When you're propelling Spencer at great speed around the various environments in Ascension city, linking together swings with the fluidity of a prize-winning chimp acrobat, Bionic Commando is a great deal of fun. The thrill of leaping into a giant chasm, only to latch on to a ledge moments before you prepare to smash into the ground with great force is something that few games can offer. Playing as Robocop meets Spider-man should in theory be one of the best gaming experiences around, but a few niggles prevent Grin's effort from joining the upper echelons of Capcom's back catalogue.
You play as Spencer, an ex-soldier, and no ordinary one at that. He's bionic, which means his left arm is a very heavy piece of machinery. He's been doing time in prison for acts committed while serving his country, but with a new enemy in town he's released and forced to work for the same corporation that put him behind bars. It's all a bit cliché, but sets up the action that's to follow quite nicely. The story and characters you meet feel rather incidental to the combat, but fans of cheese should be happy - some of the dialogue in this could give the lines from Resident Evil a run for their money.
Early on Spencer has a few problems remembering his full arsenal of moves, having been separated from his arm for some time while rotting in jail. It comes flooding back soon enough, though, so before too long you'll be latching on to enemies and zipping into them with your feet, flicking objects into the air and then smashing them into enemies or just grabbing things and lobbing them Dr. Octopus style. He can also smash into the ground to stun or kill nearby enemies, rappel up walls and swing from just about anything - as long as it's not in an irradiated zone.
While the game often gives the illusion of being open world and free to explore, it's really not, with blue-tinged areas essentially blocking your path by way of death if you veer from the correct route. You're always moving towards waypoints or relay beacons, which can be hacked into in order to turn off the electrified hovering mines that provide you with a dangerous path to the next section of the game. It's all rather enclosed really, with moments of pure swinging being all too fleeting.
Swinging does take some getting used to, with the timing of your release being the key to successfully pretending you're Spider-man. Thankfully a handy on-screen display tells you when it's the ideal time to release your grip and propel forwards (although this can be turned off if you don't want the assistance). Release too early and you'll head straight down, but let go too late and you'll fly straight up - not ideal if you happen to come down annoyingly in-between two grapple points, unable to latch onto either.
The core problem with Grin's Bionic Commando (the same studio that created Rearmed for Capcom last year) is that fiddly shooting gets in the way of the often exhilarating swinging. Gun-play is decent enough, but it doesn't feel as natural as it does in top class third-person shooters. You have other combat options of course, but in the heat of battle (and things get extremely hot towards the end of the game), trying to use a variety of moves is easier said than done. To say the waves of enemies that come at you is cheap might be a bit unfair, but combined with some dodgy checkpoints you're likely to be frustrated a little too often for your liking.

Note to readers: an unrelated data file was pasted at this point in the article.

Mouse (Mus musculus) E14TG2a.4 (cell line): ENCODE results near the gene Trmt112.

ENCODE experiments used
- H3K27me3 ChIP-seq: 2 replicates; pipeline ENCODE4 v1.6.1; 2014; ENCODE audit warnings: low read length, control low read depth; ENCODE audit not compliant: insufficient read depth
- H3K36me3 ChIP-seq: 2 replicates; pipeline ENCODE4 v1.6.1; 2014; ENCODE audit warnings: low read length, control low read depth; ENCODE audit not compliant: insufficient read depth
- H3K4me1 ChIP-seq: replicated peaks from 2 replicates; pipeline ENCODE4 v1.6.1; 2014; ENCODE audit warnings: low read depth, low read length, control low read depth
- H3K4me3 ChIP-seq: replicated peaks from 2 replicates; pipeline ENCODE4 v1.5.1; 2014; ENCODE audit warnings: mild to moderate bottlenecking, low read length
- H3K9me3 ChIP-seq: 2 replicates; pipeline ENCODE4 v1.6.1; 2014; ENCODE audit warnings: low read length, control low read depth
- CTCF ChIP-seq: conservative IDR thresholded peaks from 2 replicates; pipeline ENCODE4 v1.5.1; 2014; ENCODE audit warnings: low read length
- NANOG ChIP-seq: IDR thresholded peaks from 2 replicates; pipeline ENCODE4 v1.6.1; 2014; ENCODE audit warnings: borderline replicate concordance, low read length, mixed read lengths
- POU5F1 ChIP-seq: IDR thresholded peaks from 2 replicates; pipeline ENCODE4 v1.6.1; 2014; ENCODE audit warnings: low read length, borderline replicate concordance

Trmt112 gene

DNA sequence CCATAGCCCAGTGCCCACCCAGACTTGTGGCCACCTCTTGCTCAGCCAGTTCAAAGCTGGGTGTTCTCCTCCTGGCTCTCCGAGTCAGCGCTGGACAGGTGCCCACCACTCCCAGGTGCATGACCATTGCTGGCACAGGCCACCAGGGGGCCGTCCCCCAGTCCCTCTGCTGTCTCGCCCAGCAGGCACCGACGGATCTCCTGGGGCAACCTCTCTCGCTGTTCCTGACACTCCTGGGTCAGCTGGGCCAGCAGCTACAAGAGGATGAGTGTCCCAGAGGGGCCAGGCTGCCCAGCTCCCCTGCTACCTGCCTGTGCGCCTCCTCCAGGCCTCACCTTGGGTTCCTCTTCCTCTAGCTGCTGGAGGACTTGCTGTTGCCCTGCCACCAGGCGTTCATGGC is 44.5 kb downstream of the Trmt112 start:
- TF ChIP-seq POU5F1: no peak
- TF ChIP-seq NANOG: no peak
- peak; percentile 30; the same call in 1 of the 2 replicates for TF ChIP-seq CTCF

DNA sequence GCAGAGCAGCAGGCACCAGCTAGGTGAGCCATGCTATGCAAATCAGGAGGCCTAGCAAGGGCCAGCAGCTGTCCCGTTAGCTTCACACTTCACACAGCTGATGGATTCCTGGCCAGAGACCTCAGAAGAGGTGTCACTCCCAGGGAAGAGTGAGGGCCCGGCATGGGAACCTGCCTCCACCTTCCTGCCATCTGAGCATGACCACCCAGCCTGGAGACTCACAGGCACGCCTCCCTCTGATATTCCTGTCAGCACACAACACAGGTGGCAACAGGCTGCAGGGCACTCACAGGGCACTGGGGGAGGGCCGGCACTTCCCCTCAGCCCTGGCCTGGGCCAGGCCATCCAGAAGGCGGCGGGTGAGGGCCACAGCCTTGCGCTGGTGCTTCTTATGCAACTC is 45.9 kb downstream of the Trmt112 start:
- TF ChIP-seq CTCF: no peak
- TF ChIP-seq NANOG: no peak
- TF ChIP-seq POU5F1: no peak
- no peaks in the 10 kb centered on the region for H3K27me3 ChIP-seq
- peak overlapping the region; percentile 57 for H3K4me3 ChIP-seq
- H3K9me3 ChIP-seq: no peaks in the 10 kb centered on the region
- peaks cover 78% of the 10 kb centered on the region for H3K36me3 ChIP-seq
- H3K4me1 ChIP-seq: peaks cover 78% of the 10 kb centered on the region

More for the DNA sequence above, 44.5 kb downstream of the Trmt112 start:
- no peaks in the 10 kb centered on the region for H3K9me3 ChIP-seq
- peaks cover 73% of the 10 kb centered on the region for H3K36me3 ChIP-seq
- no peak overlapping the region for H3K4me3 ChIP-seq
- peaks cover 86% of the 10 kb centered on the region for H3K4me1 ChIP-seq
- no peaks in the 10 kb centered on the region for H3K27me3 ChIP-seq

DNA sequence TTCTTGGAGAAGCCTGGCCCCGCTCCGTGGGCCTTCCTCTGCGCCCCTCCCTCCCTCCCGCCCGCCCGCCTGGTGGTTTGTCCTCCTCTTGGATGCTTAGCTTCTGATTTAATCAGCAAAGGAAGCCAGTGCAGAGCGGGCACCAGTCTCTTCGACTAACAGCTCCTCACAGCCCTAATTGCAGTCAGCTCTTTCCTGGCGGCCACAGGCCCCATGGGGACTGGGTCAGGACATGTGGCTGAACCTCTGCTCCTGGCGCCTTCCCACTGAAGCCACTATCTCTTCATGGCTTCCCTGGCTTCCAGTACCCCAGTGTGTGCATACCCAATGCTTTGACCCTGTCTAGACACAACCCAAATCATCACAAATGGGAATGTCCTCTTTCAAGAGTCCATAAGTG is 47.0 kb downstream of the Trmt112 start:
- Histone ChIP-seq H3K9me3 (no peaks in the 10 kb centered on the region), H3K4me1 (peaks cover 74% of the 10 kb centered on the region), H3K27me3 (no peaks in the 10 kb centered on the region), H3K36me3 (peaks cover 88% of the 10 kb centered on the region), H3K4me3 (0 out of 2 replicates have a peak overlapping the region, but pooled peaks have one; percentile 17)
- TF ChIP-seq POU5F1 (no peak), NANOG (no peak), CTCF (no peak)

Another problem is enemy variety. The generic grunts come in a few guises (the heavy gunners and snipers being the core trouble makers), and you'll encounter guardian robots too, again in a number of different forms. These guys all have the same weak spot though: a glowing point on their back. To defeat them you need to latch onto this point and rappel into it. Do this a few times and they bite the dust, and if they happen to be the last enemy in the zone the blocked path opens up.
Sadly the game's real highlights, the boss fights, happen fairly infrequently. Our highlight has to be a fight at the top of a massive skyscraper against a very nimble attack chopper. With plenty of overhead beams to latch on to this small area proved to be one of the most exciting playgrounds the game has to offer. Armed with a multi-target rocket launcher and letting all three go as you saw through the air headfirst towards the imposing war machine is just superb. Had the game managed to hit this level of fun and excitement throughout we'd be putting Bionic Commando on the same high pedestal as many of Capcom's in-house classics.
One area of the game that rarely disappoints is the visual presentation. Built using developer Grin's own engine, rather than Capcom's own MT Framework that is behind the likes of Lost Planet and Resident Evil 5, Bionic Commando regularly dazzles with the scope of its environments, some beautiful lighting and a generally smooth frame rate. Certain areas look a little bland, but if you're moving as fast as the game allows you're unlikely to notice these slight blemishes. The soundtrack picks up excellently from where Rearmed left off, but the voice acting is definitely a few notches behind Hollywood.
On top of the single-player campaign is online and system-link multiplayer for up to eight players. This works as you might expect, with the usual selection of game modes and plenty of mid-air combat, but it doesn't (at least from what we've played) reach the combat heights of the single-player game. It's also incredibly unforgiving when you're new, so until you're up to speed with the controls expect to finish last more often than not.
Bionic Commando will frustrate many gamers, but get past the initial swinging learning curve and you'll find a highly entertaining action game that tries to do something a bit different. It's not a must-own classic that Capcom has become renowned for making, but with smart presentation and some thrilling gameplay it still comes highly recommended.